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    ABSTRACT: The aim of this study was to review the models that allow the prediction of the length of time of irradiation during radiotherapy and to describe the evolution of the problem of effective time management of medical accelerators following the development of radiation therapy. The analysis was based on the literature data selected using the medical search engine PubMed. Of the 234 publications from the years 1982 to 2013, 16 studies were selected for detailed analysis, which included respectively: 1) the evolution of models used in radiotherapy realised by conventional medical accelerators, 2) the determinants of the failure of these models in radiotherapy realised by unconventional medical accelerators, and 3) proposals for alternative models for these accelerators. The analysis showed that the classical models such as ESTV (equivalent simple treatment visit) or BTE (basic treatment equivalent) effectively describe the performance of conventional linear accelerators used in conventional radiation therapy. Nevertheless, implemen-tation of new procedures such as in vivo dosimetry and image guidance or introducing new technology (multi leaf collimator, dynamic techniques) forces modifications of the developed models. The example of the modified model is the solution developed by the Addenbrooke hospital. The analysed models correctly describe the therapeutic efficiency of conventional linear accelerators. In the case of innovative solutions such as the Cyber Knife, Gamma Knife or Tomotherapy there is a need to develop new models. An example of one of the first models describing the performance of non-conventional linear accelerators is OTT (overall treatment time) developed for the Tomotherapy.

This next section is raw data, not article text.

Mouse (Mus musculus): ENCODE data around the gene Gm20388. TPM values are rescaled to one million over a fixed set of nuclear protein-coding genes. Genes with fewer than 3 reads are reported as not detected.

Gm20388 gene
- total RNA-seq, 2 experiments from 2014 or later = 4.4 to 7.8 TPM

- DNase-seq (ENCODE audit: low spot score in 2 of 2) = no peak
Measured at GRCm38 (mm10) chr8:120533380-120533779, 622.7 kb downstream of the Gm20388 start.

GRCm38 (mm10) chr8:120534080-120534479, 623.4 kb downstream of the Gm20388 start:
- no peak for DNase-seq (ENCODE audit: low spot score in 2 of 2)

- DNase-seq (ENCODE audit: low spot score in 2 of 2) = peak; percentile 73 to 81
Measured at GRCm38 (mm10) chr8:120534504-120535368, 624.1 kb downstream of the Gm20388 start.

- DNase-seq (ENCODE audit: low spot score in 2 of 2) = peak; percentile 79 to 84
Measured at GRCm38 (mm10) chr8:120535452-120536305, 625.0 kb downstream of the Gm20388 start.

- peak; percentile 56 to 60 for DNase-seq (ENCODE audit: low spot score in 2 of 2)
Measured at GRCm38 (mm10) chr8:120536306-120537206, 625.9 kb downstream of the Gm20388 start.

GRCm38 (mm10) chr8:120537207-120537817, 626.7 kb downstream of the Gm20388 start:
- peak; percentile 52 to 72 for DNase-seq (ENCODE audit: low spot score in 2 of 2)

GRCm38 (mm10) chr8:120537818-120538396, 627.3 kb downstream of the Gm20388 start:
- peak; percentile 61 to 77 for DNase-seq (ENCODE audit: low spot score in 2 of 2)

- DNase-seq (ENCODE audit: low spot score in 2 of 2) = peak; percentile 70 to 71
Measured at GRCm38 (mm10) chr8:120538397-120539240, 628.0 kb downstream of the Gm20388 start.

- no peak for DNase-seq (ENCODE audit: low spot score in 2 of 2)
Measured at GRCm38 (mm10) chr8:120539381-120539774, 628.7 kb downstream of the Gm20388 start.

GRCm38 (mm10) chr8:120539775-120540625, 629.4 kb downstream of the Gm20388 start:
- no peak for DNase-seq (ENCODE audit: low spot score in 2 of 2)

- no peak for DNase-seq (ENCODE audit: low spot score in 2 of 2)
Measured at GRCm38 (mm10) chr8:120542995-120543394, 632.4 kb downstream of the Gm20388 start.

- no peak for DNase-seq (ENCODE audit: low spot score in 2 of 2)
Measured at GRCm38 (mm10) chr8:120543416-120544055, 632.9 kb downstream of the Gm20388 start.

Full-text · Article · Nov 2013
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    • "Reproducibility of patient positioning is especially important in highly conformal radiotherapy techniques such as HT. The use of daily pretreatment imaging with MVCT allows to reduce the PTV margins and thereby to reduce the amount of normal tissues receiving high doses [10]. That in turn may lead to reduced rate of the long-term side effects. "